US 3289399 A
Résumé disponible en
Revendications disponible en
Description (Le texte OCR peut contenir des erreurs.)
W66 J, E. PRINCIOTTA, JR 3 9 VACUUM OPERATED SOLDER REMOVING FILTER Filed Nov. 5, 1965 JOIEF f. P/Q/A/C/OW'A ,J/e
A F R 5) United States Patent Office 3,289,399 Patented Dec. 6, 1966 3,289,399 VACUUM OPERATED SOLDER REMOVING FILTER Josef E. Princiotta, Jr., North Hollywood, Los Angeles, Calili, assignor to The Bunker-Ramo Corporation, Stamford. Conn., a corporation of Delaware Filed Nov. 5, 1963, Ser. No. 321,632 2 Claims. (Cl. 55-445) This invention relates to vacuum operated solder removing tools and, more particularly, to a novel filter adapted to be incorporated in vacuum operated solder removing equipment.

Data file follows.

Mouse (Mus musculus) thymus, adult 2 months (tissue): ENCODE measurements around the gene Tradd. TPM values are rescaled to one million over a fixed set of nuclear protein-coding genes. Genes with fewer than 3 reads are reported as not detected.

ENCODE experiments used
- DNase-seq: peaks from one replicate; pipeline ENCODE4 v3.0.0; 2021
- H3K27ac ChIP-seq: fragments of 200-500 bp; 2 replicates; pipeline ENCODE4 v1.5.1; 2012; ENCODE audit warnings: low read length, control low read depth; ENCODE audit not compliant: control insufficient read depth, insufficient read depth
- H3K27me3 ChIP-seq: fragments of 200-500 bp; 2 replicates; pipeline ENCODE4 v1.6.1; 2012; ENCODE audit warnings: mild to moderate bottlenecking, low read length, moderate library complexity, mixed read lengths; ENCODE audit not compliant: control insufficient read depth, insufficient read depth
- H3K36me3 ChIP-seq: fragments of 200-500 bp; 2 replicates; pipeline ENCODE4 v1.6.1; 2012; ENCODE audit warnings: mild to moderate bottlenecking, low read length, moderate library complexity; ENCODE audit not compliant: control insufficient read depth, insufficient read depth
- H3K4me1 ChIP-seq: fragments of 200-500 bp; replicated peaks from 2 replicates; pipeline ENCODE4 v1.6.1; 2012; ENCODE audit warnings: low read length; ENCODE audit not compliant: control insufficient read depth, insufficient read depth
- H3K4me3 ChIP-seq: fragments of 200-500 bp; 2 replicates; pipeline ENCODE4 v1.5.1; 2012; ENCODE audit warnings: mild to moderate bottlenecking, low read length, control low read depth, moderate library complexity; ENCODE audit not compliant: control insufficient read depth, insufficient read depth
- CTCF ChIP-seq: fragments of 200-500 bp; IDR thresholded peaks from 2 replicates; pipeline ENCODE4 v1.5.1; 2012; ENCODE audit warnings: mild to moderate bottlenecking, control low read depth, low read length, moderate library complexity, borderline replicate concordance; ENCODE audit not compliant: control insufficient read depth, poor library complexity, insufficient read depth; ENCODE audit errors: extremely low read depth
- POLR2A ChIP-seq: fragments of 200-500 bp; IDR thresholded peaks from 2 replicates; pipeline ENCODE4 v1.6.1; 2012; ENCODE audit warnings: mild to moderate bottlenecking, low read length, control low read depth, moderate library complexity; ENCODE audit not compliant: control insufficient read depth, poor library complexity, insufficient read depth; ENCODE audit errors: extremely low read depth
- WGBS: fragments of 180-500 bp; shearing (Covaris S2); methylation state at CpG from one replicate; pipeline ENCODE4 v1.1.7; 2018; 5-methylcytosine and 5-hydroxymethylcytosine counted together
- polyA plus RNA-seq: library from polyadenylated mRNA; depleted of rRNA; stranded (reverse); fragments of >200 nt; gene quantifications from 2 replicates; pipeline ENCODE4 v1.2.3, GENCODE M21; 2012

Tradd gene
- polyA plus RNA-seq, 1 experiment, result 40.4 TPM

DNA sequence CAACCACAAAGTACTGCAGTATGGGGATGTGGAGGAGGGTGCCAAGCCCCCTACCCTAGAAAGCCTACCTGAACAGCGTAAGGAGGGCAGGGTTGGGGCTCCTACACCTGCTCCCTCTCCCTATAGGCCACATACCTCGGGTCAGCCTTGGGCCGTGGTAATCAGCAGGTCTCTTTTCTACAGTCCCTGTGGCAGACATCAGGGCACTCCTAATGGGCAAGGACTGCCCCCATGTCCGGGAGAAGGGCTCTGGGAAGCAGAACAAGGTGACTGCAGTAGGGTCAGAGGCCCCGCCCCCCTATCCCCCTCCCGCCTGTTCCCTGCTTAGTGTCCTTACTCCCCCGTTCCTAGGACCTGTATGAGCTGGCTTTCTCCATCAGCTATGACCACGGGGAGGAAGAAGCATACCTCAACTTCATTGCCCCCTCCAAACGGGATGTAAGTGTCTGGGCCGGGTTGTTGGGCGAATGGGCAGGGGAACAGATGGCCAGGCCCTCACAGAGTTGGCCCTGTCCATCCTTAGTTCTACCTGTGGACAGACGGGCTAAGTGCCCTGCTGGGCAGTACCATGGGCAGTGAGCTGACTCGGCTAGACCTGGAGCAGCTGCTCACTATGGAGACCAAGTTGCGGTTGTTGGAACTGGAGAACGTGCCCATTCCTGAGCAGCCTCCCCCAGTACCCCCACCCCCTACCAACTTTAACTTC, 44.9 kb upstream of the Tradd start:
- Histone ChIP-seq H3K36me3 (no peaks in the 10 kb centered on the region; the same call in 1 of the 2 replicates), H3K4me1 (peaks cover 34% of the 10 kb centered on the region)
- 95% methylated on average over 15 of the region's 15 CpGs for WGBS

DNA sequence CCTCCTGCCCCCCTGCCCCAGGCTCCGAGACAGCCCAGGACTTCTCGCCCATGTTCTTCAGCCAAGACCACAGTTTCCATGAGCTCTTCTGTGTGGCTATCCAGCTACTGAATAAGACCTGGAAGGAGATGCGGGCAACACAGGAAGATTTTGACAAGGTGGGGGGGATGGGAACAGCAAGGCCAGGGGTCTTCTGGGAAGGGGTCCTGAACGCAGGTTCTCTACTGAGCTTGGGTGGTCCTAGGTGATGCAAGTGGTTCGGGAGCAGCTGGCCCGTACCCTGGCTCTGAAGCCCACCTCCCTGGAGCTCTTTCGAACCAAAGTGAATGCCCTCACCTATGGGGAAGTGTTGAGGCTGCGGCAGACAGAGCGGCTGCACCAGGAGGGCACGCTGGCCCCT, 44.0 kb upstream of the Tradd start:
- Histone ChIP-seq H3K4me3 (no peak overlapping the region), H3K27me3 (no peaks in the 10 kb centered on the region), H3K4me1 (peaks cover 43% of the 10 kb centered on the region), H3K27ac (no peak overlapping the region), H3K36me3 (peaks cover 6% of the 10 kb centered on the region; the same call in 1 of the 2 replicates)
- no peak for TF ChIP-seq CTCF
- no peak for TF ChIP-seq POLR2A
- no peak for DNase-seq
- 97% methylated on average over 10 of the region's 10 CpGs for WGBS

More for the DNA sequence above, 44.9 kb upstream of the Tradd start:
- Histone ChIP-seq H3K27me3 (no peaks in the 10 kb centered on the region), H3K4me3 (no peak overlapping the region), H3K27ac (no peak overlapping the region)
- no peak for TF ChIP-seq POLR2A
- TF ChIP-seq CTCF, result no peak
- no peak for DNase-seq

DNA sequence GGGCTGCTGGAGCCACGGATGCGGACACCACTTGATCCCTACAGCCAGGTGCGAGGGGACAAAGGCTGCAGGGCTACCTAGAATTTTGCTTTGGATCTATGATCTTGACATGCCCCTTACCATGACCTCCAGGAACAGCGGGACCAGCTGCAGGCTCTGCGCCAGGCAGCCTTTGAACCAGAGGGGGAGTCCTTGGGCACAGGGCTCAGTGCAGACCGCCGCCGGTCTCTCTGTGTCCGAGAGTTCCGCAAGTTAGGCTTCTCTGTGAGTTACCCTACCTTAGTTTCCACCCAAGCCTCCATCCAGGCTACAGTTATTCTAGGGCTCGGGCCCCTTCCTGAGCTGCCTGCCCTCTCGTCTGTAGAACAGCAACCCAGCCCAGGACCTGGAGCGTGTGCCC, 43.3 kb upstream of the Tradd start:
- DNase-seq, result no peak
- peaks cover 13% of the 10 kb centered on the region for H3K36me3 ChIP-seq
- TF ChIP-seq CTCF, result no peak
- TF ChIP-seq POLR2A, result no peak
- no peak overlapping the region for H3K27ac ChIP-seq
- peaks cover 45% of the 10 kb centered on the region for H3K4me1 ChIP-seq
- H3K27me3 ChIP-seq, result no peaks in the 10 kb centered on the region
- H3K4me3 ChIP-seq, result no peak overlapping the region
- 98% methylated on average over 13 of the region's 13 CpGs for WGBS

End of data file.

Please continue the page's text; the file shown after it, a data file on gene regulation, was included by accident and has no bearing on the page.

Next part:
The use of solder for joining electrical components which make up various circuits is so wide spread that many devices and tools have been invented to simplify and improve the techniques of soldering. Soldering irons and soldering guns are but two examples of such helpful devices.
Similarly, solder removing tools have been developed to aid in reworking and repairing soldered assemblies of components in the circuit which may be sensitive to excesplace one or more components without damaging other components in the circuit which may be sensitive to excessive heat generated during the resoldering process. The solder removing tools, which are also known as desoldering tools, aid in reducing the amount of heating produced during unsoldering by removing or sucking in the solder as soon as it becomes molten due to heat applied thereto. Thus, a minimum amount of heating is necessary to separate soldered components, substantially all of the heat being retained near the end terminals of the components to be separated, rather than radiating through the components themselves.